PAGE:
Tanya Oliver enjoys a lesser fell among giants on this Haycock and Caw Fell walk

Nestled away in the secluded valley of Ennerdale, keeping company with the well-known fells of Pillar and Yewbarrow, is a rather more shy fell. The name doesn’t trip off the tongue when asked to recall wondrous walks in the Lake District for many, but for me Haycock is a glorious fell to climb. It was a beautiful day as I started from Bowness Knott on the shores of Ennerdale Water. The dark, forbidding Anglers Crag reflected ominously on the still surface as the sun twinkled on the water like diamonds catching the light. I set out with a spring in my step. The walk I’d planned was 16km/10 miles in length, with 701m/2300ft of ascent, and I planned for about 5-6 hours of walking.

Further back along the lake there used to be a pub called the Anglers Arms. It was so close to the shore that visitors could sit inside and cast their fishing rods into the water below. Now that is the type of fishing even I could get used to (I am not sure whether successful catches made their way onto the menu in the evening, but that would have been truly locally-sourced if so!). Sadly, all that remains of the Anglers Arms is a small part of the wall marking its previously grand location.

Views of Ennerdale Water

As I headed through the woods that marked the start of the ascent on a carpet of soft pine needles, the sunlight broke through, casting an almost purple glow among the emerald green trees, and the stream flowed over the rocks at the secluded watersmeet forming gentle cascades. With each upward step through coarse heather, the views opened out like a fan across the Buttermere fells of Starling Dodd and Red Pike and towards Pillar and another favourite fell, Steeple. Ennerdale Water continued to wink at me in the sunshine.


Standing at 782m/2,618ft, Haycock is not a low fell but the climb feels gentle. The only really adventurous part that reminds you of the rugged nature of the area is around Little Gowder Crag. Perhaps this is why people do not turn their walking boots to it often but as I reached the summit and saw the striking view of the Scafells and Mickledore, views to the coast and a vista across so many of the western fells, I was at a loss to understand why.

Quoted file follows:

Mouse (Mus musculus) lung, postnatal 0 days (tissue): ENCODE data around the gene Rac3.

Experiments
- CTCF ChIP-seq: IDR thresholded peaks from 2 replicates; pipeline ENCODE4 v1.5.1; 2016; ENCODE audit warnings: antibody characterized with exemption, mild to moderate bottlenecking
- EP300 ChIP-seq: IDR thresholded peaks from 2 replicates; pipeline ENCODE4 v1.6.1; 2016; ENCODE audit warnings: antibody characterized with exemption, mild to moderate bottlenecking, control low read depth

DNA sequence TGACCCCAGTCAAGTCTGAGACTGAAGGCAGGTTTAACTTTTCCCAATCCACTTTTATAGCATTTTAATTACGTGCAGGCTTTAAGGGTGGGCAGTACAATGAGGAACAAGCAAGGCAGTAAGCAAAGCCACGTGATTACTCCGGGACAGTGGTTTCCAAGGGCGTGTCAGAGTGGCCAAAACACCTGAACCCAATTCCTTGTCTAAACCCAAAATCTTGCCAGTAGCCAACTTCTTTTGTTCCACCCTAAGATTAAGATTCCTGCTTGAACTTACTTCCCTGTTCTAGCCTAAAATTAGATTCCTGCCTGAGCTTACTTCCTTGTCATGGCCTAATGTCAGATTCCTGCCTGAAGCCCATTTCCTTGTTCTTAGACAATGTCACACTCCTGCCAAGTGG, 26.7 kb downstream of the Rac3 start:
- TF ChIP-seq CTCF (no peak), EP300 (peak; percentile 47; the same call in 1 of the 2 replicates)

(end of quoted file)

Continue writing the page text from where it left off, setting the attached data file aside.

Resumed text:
Haycock and Caw are Wainwright fells. Read this interview with Russ Moorhouse, attempting to wild camp on all of them.

Basking in the warm sunshine having lunch, my only company was a jet-black crow, swooping low across the rocky summit. Not another soul was in sight. With energy left, I headed over Caw Fell before winding my descent back through the heather and dark shadows of the trees to Ennerdale Water as the evening sun cast a smudgy pink and orange glow over the lake.


  • Turn L out of Bowness Knott car-park following the lakeshore. Cross the wide bridge beyond the end of the lake towards the woods.
  • The path winds up through woods crossing a footbridge (only cross the first bridge – there are two).
  • As you leave the woods the narrow path ascends through heather to the ridge between Haycock and Caw Fell. Follow the ridge E over Little Gowder Crag to Haycock summit.
  • From the summit follow the ridge back to the grassy summit of Caw Fell. Retrace your steps to the heather path, through the woods and along the lake shore.

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